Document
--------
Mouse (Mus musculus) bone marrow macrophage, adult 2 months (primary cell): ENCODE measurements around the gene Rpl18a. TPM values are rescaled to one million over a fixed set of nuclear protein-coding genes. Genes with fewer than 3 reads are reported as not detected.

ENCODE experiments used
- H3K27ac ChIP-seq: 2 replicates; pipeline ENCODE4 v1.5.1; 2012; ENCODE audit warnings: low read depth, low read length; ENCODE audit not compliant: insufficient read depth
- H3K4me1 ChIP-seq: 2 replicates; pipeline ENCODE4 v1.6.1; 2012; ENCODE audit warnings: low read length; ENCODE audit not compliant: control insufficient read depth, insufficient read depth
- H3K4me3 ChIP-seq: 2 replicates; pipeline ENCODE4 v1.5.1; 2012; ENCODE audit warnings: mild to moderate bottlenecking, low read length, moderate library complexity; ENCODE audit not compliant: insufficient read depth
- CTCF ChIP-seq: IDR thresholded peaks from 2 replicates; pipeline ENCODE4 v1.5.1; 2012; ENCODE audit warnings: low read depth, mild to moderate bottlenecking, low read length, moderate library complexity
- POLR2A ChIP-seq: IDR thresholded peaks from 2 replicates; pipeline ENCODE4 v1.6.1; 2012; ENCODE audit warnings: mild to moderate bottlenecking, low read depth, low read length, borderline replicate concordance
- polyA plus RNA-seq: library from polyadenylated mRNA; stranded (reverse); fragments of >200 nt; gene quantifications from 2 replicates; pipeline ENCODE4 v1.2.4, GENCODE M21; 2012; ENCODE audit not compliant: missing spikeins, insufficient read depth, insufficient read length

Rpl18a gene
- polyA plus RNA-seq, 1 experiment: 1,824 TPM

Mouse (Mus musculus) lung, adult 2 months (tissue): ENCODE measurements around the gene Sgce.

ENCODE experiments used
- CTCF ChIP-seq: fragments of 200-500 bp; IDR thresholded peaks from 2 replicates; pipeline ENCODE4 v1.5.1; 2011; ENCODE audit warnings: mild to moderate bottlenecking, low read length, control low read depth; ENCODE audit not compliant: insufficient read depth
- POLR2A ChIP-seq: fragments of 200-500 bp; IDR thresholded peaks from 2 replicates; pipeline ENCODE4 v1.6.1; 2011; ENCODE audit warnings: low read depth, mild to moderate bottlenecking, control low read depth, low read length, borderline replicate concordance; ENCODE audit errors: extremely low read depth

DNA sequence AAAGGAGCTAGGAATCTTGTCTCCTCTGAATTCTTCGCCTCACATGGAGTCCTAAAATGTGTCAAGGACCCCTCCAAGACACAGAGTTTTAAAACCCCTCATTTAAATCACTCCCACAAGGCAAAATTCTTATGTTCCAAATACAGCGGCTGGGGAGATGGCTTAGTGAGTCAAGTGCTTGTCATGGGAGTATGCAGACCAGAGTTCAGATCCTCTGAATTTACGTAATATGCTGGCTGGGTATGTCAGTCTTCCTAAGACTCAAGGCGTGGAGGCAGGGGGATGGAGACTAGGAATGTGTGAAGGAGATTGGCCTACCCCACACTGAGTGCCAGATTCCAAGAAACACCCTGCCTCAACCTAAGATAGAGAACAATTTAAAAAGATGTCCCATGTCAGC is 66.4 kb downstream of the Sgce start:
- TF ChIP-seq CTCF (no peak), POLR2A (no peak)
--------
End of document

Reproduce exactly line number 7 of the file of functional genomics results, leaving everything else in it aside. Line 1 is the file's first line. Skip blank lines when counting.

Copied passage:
- POLR2A ChIP-seq: IDR thresholded peaks from 2 replicates; pipeline ENCODE4 v1.6.1; 2012; ENCODE audit warnings: mild to moderate bottlenecking, low read depth, low read length, borderline replicate concordance